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Nikon Coolscan 8000 / 9000 ED


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#1 Tim Shim

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Posted 19 May 2006 - 10:19 AM

I was just wondering if anyone has tried scanning a roll of 16mm/35mm 'motion picture' film with Nikon's Coolscan 8000 / 9000 which is capable of accepting 16mm/35mm film strips.

I would think there'd be problems with registration but I don't know for sure as I've never used the Coolscan.

Has anyone tried this?
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#2 Filip Plesha

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Posted 19 May 2006 - 12:49 PM

Well you'd pretty much get killer scans, even from reversal and prints, but the registration would probably be bad.
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#3 Matt Pacini

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Posted 19 May 2006 - 03:54 PM

Forget about it.
I entertained this idea a long time ago, but when I did a rough calculation of how much time it would take, it would be literally months and months of round the clock scanning to scan even a short film.
Add to that the time you'd have to tweak every strip of film you scanned for registration, and it would be like 3 years before you could start editing, and this is if you didn't have to work, eat and sleep!!!

MP
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#4 Tim Shim

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Posted 19 May 2006 - 11:19 PM

Forget about it.
I entertained this idea a long time ago, but when I did a rough calculation of how much time it would take, it would be literally months and months of round the clock scanning to scan even a short film.
Add to that the time you'd have to tweak every strip of film you scanned for registration, and it would be like 3 years before you could start editing, and this is if you didn't have to work, eat and sleep!!!

MP


Matt, I did some calculations and although yes, it is on the slow side, but not exaggeratedly so. Ok, I based these calculations on Nikon's spec of 40 sec per frame scans. Of course, I assumed this was for full res 4000 dpi so scanning at less than that would speed things up somewhat. Also, this is 35mm so 16mm would theoretically halve the time. I presume.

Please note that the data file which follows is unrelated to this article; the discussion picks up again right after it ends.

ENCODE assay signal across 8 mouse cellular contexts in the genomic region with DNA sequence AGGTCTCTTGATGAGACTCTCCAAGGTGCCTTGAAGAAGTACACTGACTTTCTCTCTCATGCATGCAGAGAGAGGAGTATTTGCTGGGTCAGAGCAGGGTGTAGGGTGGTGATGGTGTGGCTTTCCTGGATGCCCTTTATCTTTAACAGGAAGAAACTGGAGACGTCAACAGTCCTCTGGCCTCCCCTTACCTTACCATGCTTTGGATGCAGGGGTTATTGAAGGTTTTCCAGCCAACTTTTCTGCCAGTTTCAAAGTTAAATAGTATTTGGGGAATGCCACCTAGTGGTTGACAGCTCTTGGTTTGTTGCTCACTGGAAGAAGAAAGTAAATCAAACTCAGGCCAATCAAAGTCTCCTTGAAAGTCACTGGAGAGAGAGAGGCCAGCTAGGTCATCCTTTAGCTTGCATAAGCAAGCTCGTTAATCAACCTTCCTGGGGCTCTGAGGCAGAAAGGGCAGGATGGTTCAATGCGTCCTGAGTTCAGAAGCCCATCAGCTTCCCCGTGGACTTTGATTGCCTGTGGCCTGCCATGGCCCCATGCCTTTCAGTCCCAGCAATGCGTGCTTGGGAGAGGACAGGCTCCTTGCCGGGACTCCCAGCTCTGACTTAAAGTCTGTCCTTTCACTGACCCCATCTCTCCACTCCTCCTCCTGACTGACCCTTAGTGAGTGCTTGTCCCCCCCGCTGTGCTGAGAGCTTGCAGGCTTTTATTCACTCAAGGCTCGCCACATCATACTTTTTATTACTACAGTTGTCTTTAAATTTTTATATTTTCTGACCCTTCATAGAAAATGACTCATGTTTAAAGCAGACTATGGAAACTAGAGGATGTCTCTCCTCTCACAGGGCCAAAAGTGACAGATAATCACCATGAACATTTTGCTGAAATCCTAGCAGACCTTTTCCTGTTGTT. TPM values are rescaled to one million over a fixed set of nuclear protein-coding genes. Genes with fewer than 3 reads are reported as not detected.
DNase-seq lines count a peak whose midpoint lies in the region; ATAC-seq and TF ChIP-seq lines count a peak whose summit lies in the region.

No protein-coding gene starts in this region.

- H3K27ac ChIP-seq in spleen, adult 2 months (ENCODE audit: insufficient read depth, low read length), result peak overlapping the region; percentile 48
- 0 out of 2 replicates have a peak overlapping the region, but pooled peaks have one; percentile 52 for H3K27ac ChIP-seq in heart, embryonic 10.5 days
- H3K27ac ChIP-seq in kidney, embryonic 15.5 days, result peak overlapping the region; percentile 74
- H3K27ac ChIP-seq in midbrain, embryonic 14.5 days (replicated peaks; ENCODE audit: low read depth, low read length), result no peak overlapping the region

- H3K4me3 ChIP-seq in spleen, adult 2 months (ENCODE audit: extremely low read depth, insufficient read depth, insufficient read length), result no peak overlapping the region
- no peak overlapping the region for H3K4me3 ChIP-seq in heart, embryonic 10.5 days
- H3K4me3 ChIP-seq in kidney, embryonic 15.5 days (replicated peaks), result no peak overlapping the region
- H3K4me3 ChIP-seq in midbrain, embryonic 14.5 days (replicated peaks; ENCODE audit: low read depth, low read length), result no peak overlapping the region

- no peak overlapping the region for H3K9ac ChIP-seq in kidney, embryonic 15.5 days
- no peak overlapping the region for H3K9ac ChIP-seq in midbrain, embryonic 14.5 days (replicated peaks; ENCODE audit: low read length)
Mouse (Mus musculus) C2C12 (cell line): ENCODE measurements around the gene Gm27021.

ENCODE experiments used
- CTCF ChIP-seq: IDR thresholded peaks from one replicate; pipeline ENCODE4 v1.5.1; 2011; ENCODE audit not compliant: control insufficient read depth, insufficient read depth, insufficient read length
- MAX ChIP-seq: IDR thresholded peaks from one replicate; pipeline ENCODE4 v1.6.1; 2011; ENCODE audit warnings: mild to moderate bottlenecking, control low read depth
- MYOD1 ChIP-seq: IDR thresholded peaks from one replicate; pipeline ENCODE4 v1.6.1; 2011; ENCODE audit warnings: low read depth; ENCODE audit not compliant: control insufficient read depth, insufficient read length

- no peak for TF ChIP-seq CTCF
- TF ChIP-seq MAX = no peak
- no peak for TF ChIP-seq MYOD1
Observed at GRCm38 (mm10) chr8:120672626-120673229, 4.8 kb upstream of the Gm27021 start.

Here's my calculation: Say for a 10 minute short, that's 14400 frames (60sec x 10 x 24fps). At 40 sec/frame, that would take 160 hours or about 7 days of non-stop scanning. Practically, I'd say maybe 30 days to work on it with about 5 hours dedicated each day. (Not quite the months and months you quoted, Matt, but you were either using a different (albeit slower) scan time or calculating based on a longer short film.)

Yea, it is still a bit of a tedious process and would require quite a bit of dedication and mind numbing persistence, but hey, for personal experimental stuff, it's a possible option. All this of course disregards the time needed to correct for registration, which in my opinion, is the bigger problem.

Has anyone actually been crazy enough to have tried this though, I'm wondering? :P

Edited by Tim Shim, 19 May 2006 - 11:21 PM.

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#5 Dan Salzmann

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Posted 22 May 2006 - 02:25 AM

Yes but that does not inclue the time it takes to cut the film into strips and align them into the film holders.
Some kind of auto-fee system so you could keep the film on cores woul be great but also some major if not impossible tinkering with the scanner.
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#6 Greg Gross

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Posted 22 May 2006 - 10:20 PM

Nikon provides a 16mm filmholder for the CoolScan 9000 ED(FH-816). From what I'm looking
at on line its only available for 9000 ED. Workflow:1. Choose adapter holder,2. Insert adaptor,
3.Start up Nikon software,4. Insert film holder,5. Select type film,6. View thumbnails,7. Display
a preview image,8. Adjust settings, 9. Adjust image quality, 10. Select image to scan, 11. Scan
and save images, 12. Eject the film. Cannot find anything about registration with the 16mm film
adaptor. Of course you would be using Nikon ED glass.

Greg Gross
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#7 Bryan Darling

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Posted 22 May 2006 - 10:36 PM

I think the 16mm strip adapter could be for 16mm still camera frames not motion-picture frames. Meant for such cameras as the Minolta 16 series. I could be wrong. It would make more sense to use something like the JK optical printer with a digital still camera attached such as Canon or Nikon DSLR. They actually advertise their new printers for this person.

As for the time it'd take in comparison to a 35mm frame. Keep in mind that 16mm is about a 1/4 of the size of 35mm.
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#8 Greg Gross

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Posted 22 May 2006 - 10:43 PM

Yes,
Thank you and I do not know. Could not find anything at web site.

Greg Gross
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